In 2008, I was living in Colorado and facing a ballot initiative known as Amendment 48 to the state Constitution. It aims to define personhood as beginning at the moment of egg fertilization. In a statewide election, 73.2 percent of voters opposed the change, and defeated the amendment.
Now that I'm back home in Mississippi, I am facing Initiative 26, a potential ballot initiative that would redefine personhood in the state Constitution as "every human being from the moment of fertilization, cloning or the functional equivalent thereof."
The strategy of undermining abortion law at the state level has been in play since 1973, when the U.S. Supreme Court ruled in Roe v. Wade that abortion rights are based on the right to privacy under the 14th Amendment. Anti-abortion groups believe that the Roe v. Wade ruling implied that if unborn babies were legally defined as people, they would have an equal right to life under the 14th Amendment.
I am a married woman without children, and I deserve the right to determine when and if I will have children in the safest and healthiest way possible, without government regulation hindering those choices in a potentially harmful way. Here are the reasons I will vote against Initiative 26:
• It could strip birth control and family planning options from all people of this state. Family planning, a right and privilege of all sexually mature human beings, involves decisions people in consensual relationships make about having children. We have numerous options for how to practice family planning for many lifestyles and cultures and for individual health-care needs. Some forms of contraception prevent fertilized eggs from attaching to the wall of the uterus. These could become illegal, based on the amendment. Furthermore, the new initiative may not permit sexual assault, rape or incest victims to get abortions if pregnancy resulted from those violent acts.
• There is no need to more clearly define life to protect unborn children from unlawful practices. State and federal laws state laws specify that any fetus becomes a person when it is "born alive," meaning physically separated from its mother's uterus and surviving independently.
• Many laws protect unborn children, including the 2004 fetal-homicide law prohibiting "serious physical injury to the embryo or fetus," punishable as a felony. The national Unborn Victims of Violence Act of 2004 also recognizes a "child in utero" as a possible legal victim of about 60 violent crimes.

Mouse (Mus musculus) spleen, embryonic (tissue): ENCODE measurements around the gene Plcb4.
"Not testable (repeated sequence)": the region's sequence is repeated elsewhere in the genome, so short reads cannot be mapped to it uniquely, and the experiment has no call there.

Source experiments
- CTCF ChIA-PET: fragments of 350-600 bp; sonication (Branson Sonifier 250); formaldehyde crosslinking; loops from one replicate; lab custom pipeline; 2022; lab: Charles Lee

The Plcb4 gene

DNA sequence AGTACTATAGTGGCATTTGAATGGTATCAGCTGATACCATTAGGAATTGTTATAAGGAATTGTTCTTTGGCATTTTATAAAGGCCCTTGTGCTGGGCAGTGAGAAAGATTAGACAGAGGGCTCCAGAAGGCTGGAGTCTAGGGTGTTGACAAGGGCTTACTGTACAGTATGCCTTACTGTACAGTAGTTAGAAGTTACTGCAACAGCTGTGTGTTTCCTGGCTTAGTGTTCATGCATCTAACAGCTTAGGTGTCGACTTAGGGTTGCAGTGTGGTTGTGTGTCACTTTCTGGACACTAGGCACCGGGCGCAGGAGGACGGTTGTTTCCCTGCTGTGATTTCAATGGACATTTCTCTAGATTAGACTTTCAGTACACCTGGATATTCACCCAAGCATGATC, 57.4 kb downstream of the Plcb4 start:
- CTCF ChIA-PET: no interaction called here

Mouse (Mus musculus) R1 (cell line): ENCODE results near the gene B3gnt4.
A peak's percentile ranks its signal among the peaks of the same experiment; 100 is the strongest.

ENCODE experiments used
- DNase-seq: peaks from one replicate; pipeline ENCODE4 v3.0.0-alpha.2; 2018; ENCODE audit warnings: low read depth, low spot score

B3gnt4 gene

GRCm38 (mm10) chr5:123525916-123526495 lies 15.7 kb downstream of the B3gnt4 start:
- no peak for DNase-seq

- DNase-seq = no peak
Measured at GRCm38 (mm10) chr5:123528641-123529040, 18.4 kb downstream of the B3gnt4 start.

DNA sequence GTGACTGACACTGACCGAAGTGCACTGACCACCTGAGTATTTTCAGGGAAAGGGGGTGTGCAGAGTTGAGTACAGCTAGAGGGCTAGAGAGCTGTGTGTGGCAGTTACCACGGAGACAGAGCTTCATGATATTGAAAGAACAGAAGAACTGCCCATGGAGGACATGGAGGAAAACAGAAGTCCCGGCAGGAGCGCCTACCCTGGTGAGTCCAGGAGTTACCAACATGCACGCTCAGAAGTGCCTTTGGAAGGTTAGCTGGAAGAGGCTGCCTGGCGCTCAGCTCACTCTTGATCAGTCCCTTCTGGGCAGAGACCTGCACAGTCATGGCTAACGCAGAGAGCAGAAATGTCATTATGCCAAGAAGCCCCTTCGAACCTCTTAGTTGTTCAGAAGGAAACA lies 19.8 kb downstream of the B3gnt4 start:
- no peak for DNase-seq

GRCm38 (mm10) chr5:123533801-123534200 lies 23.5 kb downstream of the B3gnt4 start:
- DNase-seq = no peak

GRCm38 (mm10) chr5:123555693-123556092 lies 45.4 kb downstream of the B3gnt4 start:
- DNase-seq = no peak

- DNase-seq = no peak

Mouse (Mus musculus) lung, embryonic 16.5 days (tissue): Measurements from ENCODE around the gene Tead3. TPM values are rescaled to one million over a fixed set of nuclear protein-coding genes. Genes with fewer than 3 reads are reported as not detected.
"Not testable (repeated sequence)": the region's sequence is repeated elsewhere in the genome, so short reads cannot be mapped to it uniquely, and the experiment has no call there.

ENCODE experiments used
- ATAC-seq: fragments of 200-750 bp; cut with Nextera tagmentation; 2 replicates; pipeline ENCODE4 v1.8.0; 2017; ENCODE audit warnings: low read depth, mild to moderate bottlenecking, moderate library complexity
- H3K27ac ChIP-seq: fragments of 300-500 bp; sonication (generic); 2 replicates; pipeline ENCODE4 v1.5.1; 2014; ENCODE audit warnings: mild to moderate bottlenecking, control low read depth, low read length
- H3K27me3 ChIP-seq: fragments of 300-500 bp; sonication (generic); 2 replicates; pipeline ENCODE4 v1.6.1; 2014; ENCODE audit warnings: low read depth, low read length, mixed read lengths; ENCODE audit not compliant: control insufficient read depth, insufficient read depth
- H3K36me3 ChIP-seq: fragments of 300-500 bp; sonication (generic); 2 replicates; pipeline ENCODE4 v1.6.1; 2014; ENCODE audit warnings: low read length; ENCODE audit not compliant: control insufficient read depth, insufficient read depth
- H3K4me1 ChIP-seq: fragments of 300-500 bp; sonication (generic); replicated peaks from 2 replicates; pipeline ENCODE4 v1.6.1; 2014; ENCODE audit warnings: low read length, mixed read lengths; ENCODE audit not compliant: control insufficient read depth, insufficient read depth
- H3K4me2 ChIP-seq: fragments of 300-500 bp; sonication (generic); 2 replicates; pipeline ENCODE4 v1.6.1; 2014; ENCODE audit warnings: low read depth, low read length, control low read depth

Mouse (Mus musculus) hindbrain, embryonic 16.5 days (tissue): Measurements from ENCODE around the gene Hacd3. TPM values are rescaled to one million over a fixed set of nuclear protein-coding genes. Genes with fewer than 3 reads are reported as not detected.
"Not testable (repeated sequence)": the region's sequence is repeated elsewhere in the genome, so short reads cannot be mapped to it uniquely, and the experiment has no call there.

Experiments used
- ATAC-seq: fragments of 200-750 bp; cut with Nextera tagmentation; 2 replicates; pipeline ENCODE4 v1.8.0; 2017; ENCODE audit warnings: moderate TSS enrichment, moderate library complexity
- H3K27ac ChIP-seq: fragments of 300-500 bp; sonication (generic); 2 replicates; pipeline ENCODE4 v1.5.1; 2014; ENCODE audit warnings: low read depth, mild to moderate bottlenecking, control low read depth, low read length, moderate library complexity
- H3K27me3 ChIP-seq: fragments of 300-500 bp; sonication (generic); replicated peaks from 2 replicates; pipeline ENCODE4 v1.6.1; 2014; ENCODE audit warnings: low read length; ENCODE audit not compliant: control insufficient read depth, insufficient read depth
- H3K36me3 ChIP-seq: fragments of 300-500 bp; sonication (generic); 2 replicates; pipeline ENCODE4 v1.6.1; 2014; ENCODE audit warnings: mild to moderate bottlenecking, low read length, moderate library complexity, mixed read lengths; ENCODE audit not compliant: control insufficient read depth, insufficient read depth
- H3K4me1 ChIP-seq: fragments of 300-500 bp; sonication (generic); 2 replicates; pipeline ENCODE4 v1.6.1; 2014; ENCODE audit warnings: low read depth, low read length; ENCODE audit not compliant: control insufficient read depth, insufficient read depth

• This law could suppress cloning, stem cell research and medically assisted reproduction. Most untraditional human fertilization procedures are carried out for the purposes of scientific research or to assist fertility and reproduction. For example, during in vitro fertilization, a woman's eggs are fertilized outside her uterus and then implanted in the uterus where they can continue to develop. This method gives couples having trouble getting pregnant the possibility of having a baby. Embryonic stem cells used in research typically come from embryos fertilized in vitro or cloned specifically for scientific research. Stem cells are valuable for research on genetic blood and immune system diseases, cancers, Parkinson's and Alzheimer's diseases, and tissue replacement for spinal cord and other physical injuries. No matter the intention or outcome, all these methods of life creation would be illegal if personhood were redefined.
• Personhood raises legal implications. Personhood comes with responsibility. Citizens have many freedoms and rights, but we also have duties. Children under age 18 are not treated as full citizens, but they are counted toward population estimates and affect political districting. Do we want to open the door for questions such as: Should we count fertilized eggs in a census or give tax breaks to its parents? Should fetuses conceived in the United States become U.S. citizens regardless of where they are actually born?
• Reproductive health care could be criminalized. Right now, the mother is the priority for care if something goes wrong during pregnancy or childbirth. If personhood is redefined and that changes, doctors will be forced to second-guess the split-second decisions they make in emergency situations, jeopardizing both mother and child. In addition, police would have to investigate miscarriages, stillbirths and other pregnancies that don't reach full term. Women and doctors could become suspects in criminal investigations as they are in Nicaragua, Chile and El Salvador where there are complete bans on abortions.
• Abortions will not go away if the initiative is passed. Abortions are still legal under federal law; however, if abortions were banned, they would not disappear. Unlawful abortions are at the root of a global health crisis, a 2011 World Health Organization reports.
The abortion debate is highly polarizing, but support for birth control and family planning is strong. Earlier this year, the National Planning and Reproductive Health Association found that 84 percent of those surveyed believe "family planning services, including birth control and contraception, are important to basic preventive health-care services." This finding gives me hope that voters will question the motives of those sponsoring the personhood amendment, and decide this redefinition is not needed.
Catherine Lee is from Jackson and is a graduate student at Jackson State. She wrote this piece as part of the Charles H. Moore Memorial Writing Project (http://chmproject.blogspot.com).
Great post, Catherine Lee. This about sums up why Initiative 26 is a very bad addition to our State Constitution.